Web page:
The events surrounding the Deepwater Horizon (Macondo) disaster have changed the face of deepwater operations. Safety and environmental systems (SEMS) plans and capping or containment capabilities are required to meet current Bureau of Safety and Environmental Enforcement (BSEE) permitting requirements for the Gulf of Mexico (GOM). More generally, industry must identify the operational risks associated with future deepwater operations and specify their plans for responding to those risks, in order to maximize the effectiveness of methods to prevent and respond to potential future releases of hazardous, polluting hydrocarbons. This paper describes a study of public BSEE (previously MMS and BOEMRE) data on incidents involving releases of formation fluids to the environment. The purpose of this study was to provide a factual basis for identifying the operational risk of hydrocarbon releases in offshore operations as a starting point for additional work on identifying opportunities to reduce the frequency, severity, and consequences of such releases, especially for deepwater operations.
Incidents reported over the past 15 years were reviewed and organized in a spreadsheet. A total of 90 non-pipeline incidents were identified as including enough description to be useful. Most of these incidents were spills greater than 50 barrels (bbls), but blowouts, fires, and explosions are important and included. To the extent possible, the review determined: the flow path taken from the formation to the point in the well or production system where the fluids were released, the release point, the barriers that were used to reestablish control, and what can these events tell us about potential future deepwater events.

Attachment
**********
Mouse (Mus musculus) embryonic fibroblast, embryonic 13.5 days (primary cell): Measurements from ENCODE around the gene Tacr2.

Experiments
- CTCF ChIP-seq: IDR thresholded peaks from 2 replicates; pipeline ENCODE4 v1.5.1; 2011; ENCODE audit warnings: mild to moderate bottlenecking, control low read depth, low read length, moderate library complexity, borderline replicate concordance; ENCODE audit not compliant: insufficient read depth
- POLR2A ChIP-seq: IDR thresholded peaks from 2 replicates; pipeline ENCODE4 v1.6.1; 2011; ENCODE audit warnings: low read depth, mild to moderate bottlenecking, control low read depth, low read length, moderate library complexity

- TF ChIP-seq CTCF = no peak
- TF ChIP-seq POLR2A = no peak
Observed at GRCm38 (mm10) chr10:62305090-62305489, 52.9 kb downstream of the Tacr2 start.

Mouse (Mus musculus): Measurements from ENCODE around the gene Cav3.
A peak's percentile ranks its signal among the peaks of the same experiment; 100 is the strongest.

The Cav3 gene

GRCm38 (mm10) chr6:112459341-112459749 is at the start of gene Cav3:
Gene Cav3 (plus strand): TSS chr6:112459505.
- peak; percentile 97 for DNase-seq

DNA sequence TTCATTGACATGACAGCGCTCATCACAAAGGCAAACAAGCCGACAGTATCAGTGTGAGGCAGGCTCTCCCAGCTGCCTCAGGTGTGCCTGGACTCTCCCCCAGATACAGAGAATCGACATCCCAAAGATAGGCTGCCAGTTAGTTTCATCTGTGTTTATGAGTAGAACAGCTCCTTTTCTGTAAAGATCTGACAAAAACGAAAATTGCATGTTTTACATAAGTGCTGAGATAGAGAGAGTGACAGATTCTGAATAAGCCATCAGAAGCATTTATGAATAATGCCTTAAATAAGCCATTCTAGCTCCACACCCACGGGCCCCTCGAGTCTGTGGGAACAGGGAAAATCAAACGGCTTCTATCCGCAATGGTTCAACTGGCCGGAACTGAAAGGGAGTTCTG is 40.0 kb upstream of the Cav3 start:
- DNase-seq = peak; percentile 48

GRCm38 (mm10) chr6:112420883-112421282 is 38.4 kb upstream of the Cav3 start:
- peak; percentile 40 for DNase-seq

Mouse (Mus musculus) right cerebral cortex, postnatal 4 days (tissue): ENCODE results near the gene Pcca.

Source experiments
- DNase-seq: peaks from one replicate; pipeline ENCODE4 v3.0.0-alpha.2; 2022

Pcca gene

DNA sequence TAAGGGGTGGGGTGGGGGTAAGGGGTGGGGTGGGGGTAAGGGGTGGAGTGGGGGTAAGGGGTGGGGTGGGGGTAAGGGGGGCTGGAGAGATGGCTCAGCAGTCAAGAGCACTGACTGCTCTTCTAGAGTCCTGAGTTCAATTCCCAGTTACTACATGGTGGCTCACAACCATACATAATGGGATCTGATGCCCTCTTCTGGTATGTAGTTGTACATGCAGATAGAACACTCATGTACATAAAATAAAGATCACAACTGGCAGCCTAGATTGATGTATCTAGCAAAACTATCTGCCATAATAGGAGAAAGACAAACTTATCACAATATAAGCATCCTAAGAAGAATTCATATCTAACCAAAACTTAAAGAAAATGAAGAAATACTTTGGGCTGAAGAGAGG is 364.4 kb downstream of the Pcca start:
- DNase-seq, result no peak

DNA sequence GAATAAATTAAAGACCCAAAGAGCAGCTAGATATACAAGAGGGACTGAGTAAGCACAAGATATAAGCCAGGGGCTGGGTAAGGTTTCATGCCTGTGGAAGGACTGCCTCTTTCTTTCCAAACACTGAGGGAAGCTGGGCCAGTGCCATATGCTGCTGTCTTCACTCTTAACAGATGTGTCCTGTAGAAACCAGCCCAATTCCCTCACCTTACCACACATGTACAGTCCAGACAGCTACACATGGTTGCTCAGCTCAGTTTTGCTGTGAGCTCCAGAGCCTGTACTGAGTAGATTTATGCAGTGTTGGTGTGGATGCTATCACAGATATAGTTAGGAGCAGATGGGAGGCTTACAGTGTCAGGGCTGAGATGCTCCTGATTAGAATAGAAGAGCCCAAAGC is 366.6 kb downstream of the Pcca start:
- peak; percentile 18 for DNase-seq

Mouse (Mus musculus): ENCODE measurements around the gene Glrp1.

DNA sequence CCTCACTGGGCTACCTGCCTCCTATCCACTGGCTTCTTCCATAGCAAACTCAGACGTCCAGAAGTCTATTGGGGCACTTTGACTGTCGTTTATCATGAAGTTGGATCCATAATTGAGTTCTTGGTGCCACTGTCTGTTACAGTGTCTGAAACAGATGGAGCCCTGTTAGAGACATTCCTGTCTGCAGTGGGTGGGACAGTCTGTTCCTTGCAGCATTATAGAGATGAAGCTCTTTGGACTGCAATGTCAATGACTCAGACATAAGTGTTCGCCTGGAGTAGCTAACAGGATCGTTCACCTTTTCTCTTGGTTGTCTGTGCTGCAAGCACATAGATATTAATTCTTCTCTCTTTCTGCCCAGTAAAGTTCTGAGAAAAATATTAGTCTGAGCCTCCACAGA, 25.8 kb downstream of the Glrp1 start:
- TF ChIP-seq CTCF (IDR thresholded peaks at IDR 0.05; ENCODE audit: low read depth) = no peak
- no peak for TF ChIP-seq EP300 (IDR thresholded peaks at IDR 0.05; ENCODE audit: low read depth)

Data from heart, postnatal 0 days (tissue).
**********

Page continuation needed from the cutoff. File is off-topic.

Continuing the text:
It is notable that most of these releases occurred in shelf operations rather than deepwater (water depth ≥ 1,000 ft), which was expected due to the much larger number of wells on the GOM shelf. Nearly two-thirds of the releases happened during active drilling, completion, workover, or well-servicing operations. The remaining events occurred during other operations, particularly production, and include two spills after the wells were plugged and abandoned (P&A’d). The number of blowouts per year was relatively small, varying from 2 to 9 for the 15 year period. The number of blowouts has remained roughly constant despite the recent decrease in the rig activity level. Similarly, the size of most spills was relatively small, if the Macondo event is excluded. Nevertheless, the data gives a factual basis for identifying the kinds of events that could lead to future catastrophes if not prevented or identified and controlled successfully.